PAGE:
Leaders arrive for G20 summit, main issues unresolved

Thursday, November 11, 2010

SEOUL - Most of the Group of 20 (G20) leaders had arrived in Seoul by Thursday afternoon for a summit that risked reaching only broad and incomplete agreements on how to eliminate the biggest obstacles to a strong global recovery.

The summit is the first to be held in Asia since the G20 format emerged as the key forum for economic debate in the aftermath of the global financial meltdown of 2008.

The official slogan chosen by South Korea is “Shared Growth Beyond Crisis”. But the hosts’ best intentions have so far been marred by a naming and blaming game that does not bode well for the summit’s outcome.

Moreover, while fears of a new global recession might be receding, there are murmurs of a possible new financial crisis affecting one of the euro area’s weakest members - Ireland.

European Union officials were forced to reassure financial markets shortly after their arrival in Seoul over fresh concerns that Dublin would have to call for an EU bailout because of the country’s record debt levels.

“We are monitoring the situation in Ireland on a permanent basis,” European Commission President Jose Manuel Barroso said. “We have all the necessary instruments in place to act, if necessary.”

Topping the summit’s agenda are exchange rate policies that are pitting the world’s economic heavyweights against each other. The US and the EU accuse China of keeping its currency artificially low in order to make its exports cheaper, while the US Federal Reserve has angered the rest of the world by pumping $600 million into the country’s ailing economy, thus reducing the value of the currency.

The US, which suffers from a huge trade deficit, is also keen to discuss how best to reduce balance of payment imbalances.

President Barack Obama said he was confident that the summit would reach “broad-based agreements”.

However, South Korean officials acknowledged that “on the key issues, we have not yet reached an agreement”.

G20 leaders have already rejected a US proposal to set fixed limits on the size of a country’s trade deficit or surplus.

“I do not believe that mechanical, one-size-fits-all numerical targets are the answer to these challenges,” Barroso said.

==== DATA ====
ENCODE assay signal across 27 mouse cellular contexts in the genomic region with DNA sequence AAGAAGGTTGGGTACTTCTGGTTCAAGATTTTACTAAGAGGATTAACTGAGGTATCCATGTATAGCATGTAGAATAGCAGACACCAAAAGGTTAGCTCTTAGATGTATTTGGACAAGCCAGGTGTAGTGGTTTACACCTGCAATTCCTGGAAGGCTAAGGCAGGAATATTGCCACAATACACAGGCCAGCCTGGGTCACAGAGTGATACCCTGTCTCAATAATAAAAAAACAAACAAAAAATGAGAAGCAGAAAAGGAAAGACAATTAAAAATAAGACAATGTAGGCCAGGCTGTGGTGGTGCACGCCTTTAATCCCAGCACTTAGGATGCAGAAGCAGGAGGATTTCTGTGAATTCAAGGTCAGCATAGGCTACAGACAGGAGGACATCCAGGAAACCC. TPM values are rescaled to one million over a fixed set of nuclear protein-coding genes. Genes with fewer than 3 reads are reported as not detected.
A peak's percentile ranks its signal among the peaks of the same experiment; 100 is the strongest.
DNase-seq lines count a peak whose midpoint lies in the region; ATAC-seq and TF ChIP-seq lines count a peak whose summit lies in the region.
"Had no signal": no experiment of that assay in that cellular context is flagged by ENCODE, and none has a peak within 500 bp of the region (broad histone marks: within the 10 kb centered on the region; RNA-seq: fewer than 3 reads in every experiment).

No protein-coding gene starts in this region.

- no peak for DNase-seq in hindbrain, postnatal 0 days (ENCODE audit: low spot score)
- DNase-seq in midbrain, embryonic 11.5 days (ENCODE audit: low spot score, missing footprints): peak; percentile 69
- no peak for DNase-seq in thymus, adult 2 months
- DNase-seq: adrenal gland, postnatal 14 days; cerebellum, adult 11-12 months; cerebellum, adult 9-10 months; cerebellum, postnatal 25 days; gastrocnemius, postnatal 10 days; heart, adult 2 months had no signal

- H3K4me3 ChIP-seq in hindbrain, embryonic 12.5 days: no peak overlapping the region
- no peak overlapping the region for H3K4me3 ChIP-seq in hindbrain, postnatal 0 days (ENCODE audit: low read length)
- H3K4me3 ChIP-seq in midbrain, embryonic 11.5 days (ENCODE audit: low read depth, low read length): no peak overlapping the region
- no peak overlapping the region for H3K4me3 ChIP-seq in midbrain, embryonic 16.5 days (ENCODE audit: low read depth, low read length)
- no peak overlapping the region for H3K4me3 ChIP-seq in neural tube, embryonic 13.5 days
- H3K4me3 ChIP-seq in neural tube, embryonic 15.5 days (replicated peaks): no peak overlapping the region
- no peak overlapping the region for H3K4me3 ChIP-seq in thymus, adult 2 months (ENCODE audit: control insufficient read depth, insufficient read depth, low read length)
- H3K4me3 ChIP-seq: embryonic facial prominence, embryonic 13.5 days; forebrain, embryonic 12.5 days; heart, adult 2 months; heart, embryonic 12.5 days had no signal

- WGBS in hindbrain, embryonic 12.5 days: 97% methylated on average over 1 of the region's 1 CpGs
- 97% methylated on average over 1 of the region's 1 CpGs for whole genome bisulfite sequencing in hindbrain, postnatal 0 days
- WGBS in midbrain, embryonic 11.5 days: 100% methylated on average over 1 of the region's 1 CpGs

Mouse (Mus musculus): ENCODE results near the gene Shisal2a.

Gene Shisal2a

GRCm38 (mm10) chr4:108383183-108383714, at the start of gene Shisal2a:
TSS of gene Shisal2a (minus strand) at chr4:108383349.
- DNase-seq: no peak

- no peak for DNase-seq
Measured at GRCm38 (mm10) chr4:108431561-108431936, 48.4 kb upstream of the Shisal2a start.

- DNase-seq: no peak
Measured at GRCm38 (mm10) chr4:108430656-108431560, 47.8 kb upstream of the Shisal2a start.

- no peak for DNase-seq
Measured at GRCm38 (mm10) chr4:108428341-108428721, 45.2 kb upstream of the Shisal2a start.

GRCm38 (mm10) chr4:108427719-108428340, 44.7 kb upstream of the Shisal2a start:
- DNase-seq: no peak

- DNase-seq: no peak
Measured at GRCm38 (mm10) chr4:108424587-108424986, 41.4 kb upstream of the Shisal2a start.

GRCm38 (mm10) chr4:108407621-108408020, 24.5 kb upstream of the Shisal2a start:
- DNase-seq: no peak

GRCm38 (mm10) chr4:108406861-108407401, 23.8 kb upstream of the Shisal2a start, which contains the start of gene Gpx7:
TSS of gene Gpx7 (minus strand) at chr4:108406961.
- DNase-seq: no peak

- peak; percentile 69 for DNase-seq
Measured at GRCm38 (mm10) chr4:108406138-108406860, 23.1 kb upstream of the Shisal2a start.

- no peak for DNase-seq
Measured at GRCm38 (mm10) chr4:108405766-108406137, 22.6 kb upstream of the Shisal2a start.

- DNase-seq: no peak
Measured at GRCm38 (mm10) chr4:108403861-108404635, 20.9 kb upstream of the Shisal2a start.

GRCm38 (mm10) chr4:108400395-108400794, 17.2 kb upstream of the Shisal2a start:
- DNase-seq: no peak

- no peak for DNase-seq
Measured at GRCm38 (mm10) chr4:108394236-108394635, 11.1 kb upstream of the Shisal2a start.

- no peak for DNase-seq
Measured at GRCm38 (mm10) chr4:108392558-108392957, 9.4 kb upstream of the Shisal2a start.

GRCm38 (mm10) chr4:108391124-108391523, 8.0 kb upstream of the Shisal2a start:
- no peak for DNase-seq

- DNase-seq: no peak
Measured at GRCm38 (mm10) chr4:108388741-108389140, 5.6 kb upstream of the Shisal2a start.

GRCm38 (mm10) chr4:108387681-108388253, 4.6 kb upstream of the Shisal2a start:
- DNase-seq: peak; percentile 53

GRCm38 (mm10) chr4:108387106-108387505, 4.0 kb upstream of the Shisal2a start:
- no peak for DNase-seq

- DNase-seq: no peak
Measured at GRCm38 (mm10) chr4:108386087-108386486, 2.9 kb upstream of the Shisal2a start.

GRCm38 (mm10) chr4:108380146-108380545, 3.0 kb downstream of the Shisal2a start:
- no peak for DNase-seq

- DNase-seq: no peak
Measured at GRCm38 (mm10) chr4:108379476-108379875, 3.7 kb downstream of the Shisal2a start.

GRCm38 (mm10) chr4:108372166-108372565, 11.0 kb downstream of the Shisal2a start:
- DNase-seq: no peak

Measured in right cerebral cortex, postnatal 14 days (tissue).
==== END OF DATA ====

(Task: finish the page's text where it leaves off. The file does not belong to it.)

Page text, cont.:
Rather, the G20 should draw inspiration from EU plans to use current account imbalances as “a warning indicator” alongside other indicators of economic instability, such as wage evolution and real estate bubbles, said EU Council President Herman Van Rompuy.

Meanwhile, Chinese President Hu Jintao rejected accusations that China was manipulating the yuan, saying the government had kept its currency exchange rate “stable while gradually advancing the reform of the exchange rate formation mechanism”.

“China will do its best to manage its own economy and never blame others for its own problems,” Hu was quoted by the Chinese state media as saying ahead of the summit’s start.

The G20 has nevertheless achieved some progress on how to deal with so-called globally systemically important financial institutions - or banks that are “too big to fail”. But special working groups tasked with identifying such banks were not expected to complete

their work until the middle of next year.

“There is an agreement for a timetable and an approach” on this issue, said Dong-Soo Chin, chairman of the Financial Services Commission.

During Thursday and Friday’s talks, leaders were also expected to endorse a deal reached last month by G20 finance ministers to reform the International Monetary Fund in a way that gives more decision-making weight to emerging powers, such as China and India.

The G20 was preceded by a business summit attended by several world leaders, including German Chancellor Angela Merkel and Spanish Prime Minister Jose Luis Rodriguez Zapatero.

Merkel was to hold a bilateral with Obama shortly before the summit’s working dinner.

French President Nicolas Sarkozy was not expected in Seoul until Friday.

Filed under: Economy

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